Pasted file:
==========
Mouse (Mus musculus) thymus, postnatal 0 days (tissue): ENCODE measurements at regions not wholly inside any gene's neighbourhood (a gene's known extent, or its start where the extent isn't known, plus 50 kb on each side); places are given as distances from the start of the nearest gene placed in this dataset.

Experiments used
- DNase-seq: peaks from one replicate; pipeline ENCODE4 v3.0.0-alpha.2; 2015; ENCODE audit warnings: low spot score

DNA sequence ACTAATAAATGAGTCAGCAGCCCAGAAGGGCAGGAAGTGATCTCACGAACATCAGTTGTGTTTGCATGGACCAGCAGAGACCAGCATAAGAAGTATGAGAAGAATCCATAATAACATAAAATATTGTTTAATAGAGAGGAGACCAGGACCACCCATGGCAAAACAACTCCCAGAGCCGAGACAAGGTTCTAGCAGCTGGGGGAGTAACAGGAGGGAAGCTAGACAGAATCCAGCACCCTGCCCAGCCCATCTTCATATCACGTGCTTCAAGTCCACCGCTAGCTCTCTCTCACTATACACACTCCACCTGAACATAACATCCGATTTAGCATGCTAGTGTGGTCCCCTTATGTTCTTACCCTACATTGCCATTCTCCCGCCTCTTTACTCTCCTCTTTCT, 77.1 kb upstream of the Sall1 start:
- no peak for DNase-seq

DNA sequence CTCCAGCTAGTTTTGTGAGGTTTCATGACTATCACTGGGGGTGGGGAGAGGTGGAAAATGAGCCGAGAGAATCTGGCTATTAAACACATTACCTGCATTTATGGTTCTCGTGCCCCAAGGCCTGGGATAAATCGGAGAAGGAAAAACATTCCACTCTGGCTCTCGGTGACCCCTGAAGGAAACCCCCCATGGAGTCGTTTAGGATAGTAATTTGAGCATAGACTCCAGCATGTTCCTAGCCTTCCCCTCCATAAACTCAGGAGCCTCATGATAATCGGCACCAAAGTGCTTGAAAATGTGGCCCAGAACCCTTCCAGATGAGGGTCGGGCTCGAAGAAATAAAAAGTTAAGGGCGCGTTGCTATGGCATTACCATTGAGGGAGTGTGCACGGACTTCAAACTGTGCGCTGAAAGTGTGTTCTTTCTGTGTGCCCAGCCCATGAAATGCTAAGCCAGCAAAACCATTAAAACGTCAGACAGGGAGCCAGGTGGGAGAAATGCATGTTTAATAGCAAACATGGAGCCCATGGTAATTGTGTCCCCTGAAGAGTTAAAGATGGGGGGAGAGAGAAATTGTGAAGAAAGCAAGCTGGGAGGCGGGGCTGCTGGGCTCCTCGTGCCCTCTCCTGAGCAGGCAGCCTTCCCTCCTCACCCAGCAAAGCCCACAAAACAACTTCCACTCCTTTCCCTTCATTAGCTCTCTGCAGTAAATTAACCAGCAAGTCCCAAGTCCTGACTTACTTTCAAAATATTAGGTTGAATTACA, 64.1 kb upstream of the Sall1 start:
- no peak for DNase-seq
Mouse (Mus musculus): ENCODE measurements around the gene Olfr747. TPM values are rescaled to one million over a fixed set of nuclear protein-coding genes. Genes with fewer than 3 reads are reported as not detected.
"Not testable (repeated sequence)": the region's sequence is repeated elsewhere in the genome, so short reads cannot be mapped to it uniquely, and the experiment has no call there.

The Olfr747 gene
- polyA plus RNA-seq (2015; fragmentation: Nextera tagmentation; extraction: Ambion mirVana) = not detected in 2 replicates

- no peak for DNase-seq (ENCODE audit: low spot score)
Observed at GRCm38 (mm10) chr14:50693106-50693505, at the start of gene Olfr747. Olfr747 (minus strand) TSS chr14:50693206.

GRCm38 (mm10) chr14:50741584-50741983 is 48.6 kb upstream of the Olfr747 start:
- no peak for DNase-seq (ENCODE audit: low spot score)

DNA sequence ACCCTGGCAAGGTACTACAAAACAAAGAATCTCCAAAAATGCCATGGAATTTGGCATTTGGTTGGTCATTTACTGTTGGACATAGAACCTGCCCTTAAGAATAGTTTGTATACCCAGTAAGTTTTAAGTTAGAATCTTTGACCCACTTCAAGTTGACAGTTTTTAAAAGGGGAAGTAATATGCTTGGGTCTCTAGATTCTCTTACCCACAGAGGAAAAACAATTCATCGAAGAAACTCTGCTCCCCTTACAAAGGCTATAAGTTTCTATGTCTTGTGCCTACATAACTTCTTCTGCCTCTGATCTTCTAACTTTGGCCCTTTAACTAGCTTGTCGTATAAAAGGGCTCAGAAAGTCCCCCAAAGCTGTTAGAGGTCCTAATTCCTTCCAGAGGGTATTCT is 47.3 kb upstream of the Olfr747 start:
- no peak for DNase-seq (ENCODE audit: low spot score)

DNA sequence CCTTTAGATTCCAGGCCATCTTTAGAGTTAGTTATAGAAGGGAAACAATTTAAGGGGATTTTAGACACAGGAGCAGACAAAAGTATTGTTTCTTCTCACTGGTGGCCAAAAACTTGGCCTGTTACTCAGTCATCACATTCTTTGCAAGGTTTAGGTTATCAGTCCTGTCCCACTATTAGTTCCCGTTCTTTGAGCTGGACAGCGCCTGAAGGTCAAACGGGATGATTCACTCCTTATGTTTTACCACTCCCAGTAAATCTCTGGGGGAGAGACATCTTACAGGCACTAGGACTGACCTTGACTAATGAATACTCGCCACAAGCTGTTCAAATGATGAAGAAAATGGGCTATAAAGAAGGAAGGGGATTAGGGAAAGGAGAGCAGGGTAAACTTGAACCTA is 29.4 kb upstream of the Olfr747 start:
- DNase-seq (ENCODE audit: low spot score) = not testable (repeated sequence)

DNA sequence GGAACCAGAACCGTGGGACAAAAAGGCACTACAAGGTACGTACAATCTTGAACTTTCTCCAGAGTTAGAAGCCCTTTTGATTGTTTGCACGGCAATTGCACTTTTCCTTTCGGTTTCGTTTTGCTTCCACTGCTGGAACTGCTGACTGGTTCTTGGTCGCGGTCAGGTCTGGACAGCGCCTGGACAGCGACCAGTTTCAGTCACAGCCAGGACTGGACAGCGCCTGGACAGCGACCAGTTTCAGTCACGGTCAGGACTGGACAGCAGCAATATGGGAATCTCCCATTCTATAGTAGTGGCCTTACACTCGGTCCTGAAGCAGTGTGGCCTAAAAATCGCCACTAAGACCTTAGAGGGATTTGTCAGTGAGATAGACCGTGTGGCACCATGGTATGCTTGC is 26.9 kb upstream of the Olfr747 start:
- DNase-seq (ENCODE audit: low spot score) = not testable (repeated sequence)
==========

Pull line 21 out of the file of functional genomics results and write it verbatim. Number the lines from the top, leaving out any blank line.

- DNase-seq (ENCODE audit: low spot score) = not testable (repeated sequence)